Cyber attack could spark lawsuits but not against Microsoft

Postado Mai 19, 2017

An independent research by Quick Heal Technologies, a cyber-security firm, shows that about 48,000 computers were attacked by the ransomware WannaCry, with most incidents in West Bengal.

Talking to state TV at the weekend, Hossein Ramezani called for preemptive measures to stop the virus from spreading further, Iran Front Page reported.

Close to 150 countries have been affected by this pandemic, which is infecting older versions of the Windows operating system. What you might not be so aware of is the fact that this attack could personally affect you too.

The attack has been described by Europol as unprecedented in scale with the virus software demanding ransom payments in the cryptocurrency bitcoin thus blackmailing the victims.

And what if you're infected already?

First up, let's define ransomware.

"Our key direction to you is to remember that we are in this with our customers - we are trusted advisers, counselors, and suppliers to them", he wrote.

Ransomware is a particular type of malware (malicious software) that, as the name suggests, holds data to ransom.

Typical ransomware also generates a unique bitcoin account for each payment to make tracing hard.

However, WannaCry didn't just affect the public sector. "But what we do know is the malware attacked the vulnerability in Microsoft Windows that Microsoft had released a patch to fix several months ago", Burley, a professor of human and organizational learning at George Washington University told Fox News. Once installed there's no more worry about backing up your information. Trust me on this: WannaCry is not the Big One. Alternatively this link could pop up inside an app or online download posing as something innocent. According to a Twitter account that monitors those accounts, they've received only about 250 payments worth a total of slightly more than $72,000. You should also be running security software like Norton or McAfee.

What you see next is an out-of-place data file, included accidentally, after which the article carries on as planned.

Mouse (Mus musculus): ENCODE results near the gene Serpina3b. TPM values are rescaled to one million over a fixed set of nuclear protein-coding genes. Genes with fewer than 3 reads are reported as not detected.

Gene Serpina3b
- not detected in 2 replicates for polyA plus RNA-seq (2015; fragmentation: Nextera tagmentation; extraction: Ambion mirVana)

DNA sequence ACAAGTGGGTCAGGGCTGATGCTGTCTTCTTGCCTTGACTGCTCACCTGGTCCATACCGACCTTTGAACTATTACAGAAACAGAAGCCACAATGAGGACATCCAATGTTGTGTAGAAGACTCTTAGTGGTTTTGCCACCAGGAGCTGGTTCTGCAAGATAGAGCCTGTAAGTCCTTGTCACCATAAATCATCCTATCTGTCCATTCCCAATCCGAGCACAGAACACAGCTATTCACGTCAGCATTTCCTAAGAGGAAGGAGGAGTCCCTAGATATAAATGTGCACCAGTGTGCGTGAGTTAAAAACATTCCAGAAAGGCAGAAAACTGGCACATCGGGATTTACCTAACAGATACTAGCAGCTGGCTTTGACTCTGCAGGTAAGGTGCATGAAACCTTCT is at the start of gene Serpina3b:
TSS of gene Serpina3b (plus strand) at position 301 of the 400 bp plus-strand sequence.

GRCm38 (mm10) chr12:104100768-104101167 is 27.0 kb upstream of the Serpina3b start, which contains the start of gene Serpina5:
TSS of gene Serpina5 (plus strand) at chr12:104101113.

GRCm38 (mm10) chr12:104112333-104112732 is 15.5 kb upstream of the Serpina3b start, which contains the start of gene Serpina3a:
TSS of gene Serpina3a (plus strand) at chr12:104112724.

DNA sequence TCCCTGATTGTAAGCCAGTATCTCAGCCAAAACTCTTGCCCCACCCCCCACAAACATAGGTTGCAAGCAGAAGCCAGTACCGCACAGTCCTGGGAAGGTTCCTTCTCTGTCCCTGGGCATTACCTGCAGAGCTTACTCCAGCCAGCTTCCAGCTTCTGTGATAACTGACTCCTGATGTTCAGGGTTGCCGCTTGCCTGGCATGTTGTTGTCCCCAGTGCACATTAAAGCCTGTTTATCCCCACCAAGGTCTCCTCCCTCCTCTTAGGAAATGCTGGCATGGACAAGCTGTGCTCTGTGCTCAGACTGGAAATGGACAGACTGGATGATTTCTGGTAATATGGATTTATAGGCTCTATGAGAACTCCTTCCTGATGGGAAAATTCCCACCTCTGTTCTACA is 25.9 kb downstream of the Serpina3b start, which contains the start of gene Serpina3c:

CERT warns that users should "be careful when clicking directly on links in emails, even if the sender appears to be known; attempt to verify web addresses independently (e.g., contact your organization's helpdesk or search the Internet for the main website of the organization or topic mentioned in the email)". The illegal software can not be easily updated. On Monday, researchers said the same weapons-grade attack kit was used in a much earlier and possibly larger-scale hack that made infected computers part of a botnet that mined cryptocurrency.

However, this assertion by the government goes against claims from cyber security experts.

And then upgrade to Windows 10 as soon as you can. If you have all your important documents backed up, to the cloud for example, then you can simply let the malware wipe your machine and start again using the backup. While the ATM manufacturers have said that nothing amiss was reported in the ATM network, they usually do not save any financial transaction data. So if you're a casual home user, you're likely to be safer than those wealthier targets. This is exactly what happened within the NHS.

You're hosed. Sorry. Up to you whether you want to pay the ransom, but the little ray of sunshine is that, if you do pay, you'll get your files back.

The simple answer is no, never pay.

However, Bossert warned that following the patching advice from Microsoft and the Federal Bureau of Investigation should be a top priority to stop the spread of ransomware, which has hit a number of large-profile companies, including FedEx.